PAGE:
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Snowden Queries Putin On Live TV Regarding Russian Internet Surveillance 396

Posted by timothy
from the keep-to-the-script-now dept.
Rambo Tribble (1273454) writes "Edward Snowden appeared on a Russian television call-in show to ask Russian President Vladimir Putin about policies of mass surveillance. The exchange has a canned quality which will likely lead to questions regarding the integrity of Snowden's actions, in the query of his host in asylum."
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Snowden Queries Putin On Live TV Regarding Russian Internet Surveillance

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  • Re:Old proverb (Score:3, Informative)

    by lgw (121541) on Thursday April 17, 2014 @12:22PM (#46780671) Journal

    Not to Godwin the thread, but the new government in east Ukraine is actually registering Jews right now today [usatoday.com].

    America learned once why it can't let dictators like Putin just invade their neighbors with impunity. How quickly we forgot where this all goes. It will take more than a sternly worded letter, or laughable sanctions, to stop this shit. And it must be stopped. It's on all of us, otherwise.

  • Re:Old proverb (Score:5, Informative)

    by mbone (558574) on Thursday April 17, 2014 @12:30PM (#46780759)

    The man this is supposed to be from is denying it, and also denying he ever claimed the title it gives him. See this, from Kiev Jewish [evreiskiy.kiev.ua].

  • dunno what to say (Score:5, Informative)

    by some1into_ISP (3620193) on Thursday April 17, 2014 @01:45PM (#46781563)
    As someone into the business, there's only two prerequisites (concerning surveillance) to operate as an ISP in Russia. The first one is that you must (by the law) to store your ISP's netflow for 2 years, and to provide information for a) specific user (given by First + Last name) or b) by the IP address involved, to a) police, b) FSB or c) court, when they wanted to. And the second one, is that ISP required (by the law) to install surveillance equipment, sufficent enough to capture all the traffic of ISP's very own local clients (not the transit ones). That equipment is called "SORM" which means something like "support of investigation operations". That equipment is a bulk storage that is filled with data from selected customer IP when configured to. Equipment is controlled from local FSB office, using only E1 (smth like DS1) control channel. There's no bulk channel between ISP and FSB office because there's no bulk money at local government to pay to ISP for that. When they think they had gathered enough data. for specific subject, they can use this captured data from the SORM storage in the court. With the current ISP traffic plans, that storage can only held smth like 2hrs of all client's traffic captured simultaneously. Could you consider this as a "massive surveillance"?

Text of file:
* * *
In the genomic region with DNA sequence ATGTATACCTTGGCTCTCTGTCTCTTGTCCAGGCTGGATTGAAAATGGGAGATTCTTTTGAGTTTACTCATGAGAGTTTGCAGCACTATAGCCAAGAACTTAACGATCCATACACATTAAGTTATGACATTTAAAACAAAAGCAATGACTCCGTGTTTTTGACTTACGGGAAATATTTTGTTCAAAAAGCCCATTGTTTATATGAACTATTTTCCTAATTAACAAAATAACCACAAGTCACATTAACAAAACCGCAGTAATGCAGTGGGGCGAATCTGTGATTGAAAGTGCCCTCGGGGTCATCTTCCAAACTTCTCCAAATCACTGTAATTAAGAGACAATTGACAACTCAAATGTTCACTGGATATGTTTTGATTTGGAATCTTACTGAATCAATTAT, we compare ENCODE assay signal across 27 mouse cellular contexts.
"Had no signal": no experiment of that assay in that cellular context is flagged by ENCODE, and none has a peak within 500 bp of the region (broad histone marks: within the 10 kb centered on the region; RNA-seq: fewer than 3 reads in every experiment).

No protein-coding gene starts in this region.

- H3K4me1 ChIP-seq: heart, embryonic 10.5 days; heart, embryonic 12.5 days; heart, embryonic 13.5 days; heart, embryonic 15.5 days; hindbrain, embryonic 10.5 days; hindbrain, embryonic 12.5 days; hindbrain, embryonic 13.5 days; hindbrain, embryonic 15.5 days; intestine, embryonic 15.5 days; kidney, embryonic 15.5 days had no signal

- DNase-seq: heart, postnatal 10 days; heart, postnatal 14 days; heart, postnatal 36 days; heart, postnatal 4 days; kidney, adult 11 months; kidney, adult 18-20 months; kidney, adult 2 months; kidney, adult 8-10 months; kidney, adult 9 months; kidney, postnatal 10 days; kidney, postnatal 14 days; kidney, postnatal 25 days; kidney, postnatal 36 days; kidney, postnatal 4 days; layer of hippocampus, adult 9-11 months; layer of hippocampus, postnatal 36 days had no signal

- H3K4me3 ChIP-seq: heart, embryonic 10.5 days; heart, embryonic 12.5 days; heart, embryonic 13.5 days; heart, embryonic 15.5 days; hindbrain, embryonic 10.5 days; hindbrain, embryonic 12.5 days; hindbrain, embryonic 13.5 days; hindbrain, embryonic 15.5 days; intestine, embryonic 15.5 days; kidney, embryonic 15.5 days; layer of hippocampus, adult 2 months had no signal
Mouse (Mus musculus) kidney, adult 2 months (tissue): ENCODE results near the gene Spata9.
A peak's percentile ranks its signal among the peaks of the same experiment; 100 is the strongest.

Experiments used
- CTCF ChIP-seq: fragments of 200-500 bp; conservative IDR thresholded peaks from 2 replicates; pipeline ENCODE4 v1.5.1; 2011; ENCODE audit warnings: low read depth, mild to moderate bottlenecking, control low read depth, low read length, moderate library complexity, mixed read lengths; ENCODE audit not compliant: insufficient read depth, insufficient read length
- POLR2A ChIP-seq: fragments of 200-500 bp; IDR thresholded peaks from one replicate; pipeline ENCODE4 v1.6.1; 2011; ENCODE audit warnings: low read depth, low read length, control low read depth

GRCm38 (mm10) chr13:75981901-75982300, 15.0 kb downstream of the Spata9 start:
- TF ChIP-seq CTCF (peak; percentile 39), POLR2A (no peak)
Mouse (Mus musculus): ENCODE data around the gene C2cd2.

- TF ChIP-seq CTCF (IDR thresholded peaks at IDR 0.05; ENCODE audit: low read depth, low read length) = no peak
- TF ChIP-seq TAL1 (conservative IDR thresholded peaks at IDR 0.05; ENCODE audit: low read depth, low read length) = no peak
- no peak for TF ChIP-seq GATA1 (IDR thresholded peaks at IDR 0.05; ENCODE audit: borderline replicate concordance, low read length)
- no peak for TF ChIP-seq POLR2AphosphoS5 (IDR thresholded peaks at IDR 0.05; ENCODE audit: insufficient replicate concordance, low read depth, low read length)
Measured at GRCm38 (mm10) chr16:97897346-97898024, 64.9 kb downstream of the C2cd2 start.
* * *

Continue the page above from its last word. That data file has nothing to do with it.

• Re:Useful Idiot (Score:3, Informative)

    by nomanisanisland (3617737) on Thursday April 17, 2014 @02:14PM (#46781837)

    He could have gone to Congress.

    What does "gone to Congress" mean? You mean like just walking in the front door and demanding speaking time during a joint session of both houses? (not gonna happen) Or do you mean he could have contacted a congressman, which would give him a fairly high chance of being arrested within hours for being a traitor? (or do you think contacting a congressman with information about the NSA's activities would somehow remain quiet for long?)

    Maybe you aren't aware of it, but under the US Constitution the Congress has special powers that are quite useful in situations like this.

    Maybe you aren't aware of it, but the US Constitution doesn't seem to have much applicability to NSA activities.

    He stole ~ 1.7 million highly classified intelligence documents, fled the country, and started leaking them to whomever wanted a copy - at least as far as we have direct proof. He could have covertly done far worse. The description doesn't seem unreasonable.

    Actually, according to the Guardian journalist, Snowden wouldn't give them a copy of everything. You can disbelieve him, but at least on the surface it appears Snowden was being more careful than Chelsea Manning. (and yes, I consider Chelsea Manning a traitor)

    There's no debate Snowden stole highly classified intelligence documents and leaked them to the press. But that doesn't mean he's automatically a traitor. He might be, but we don't know. For example, suppose you had highly classified intelligence documents that implicated the NSA in a coup attempt to overthrow our elected leaders or coerce them in some way. Revealing those documents would not make you a traitor; quite the opposite. And for some people, what Snowden revealed shows an unconstitutional and potentially dangerous action by a portion of our government. If they're right, he's no traitor; quite the opposite.

    And I'm only talking about the part that reveals blanket monitoring of US citizens, without cause nor due process. Monitoring foreign nationals isn't unconstitutional, and is what we should want our government to do: it's why have the CIA and NSA and so on to begin with. (Sorry Merkel, but monitoring Europeans is fine too, including their elected officials. We're friends now, but haven't always been, and might not forever be.)

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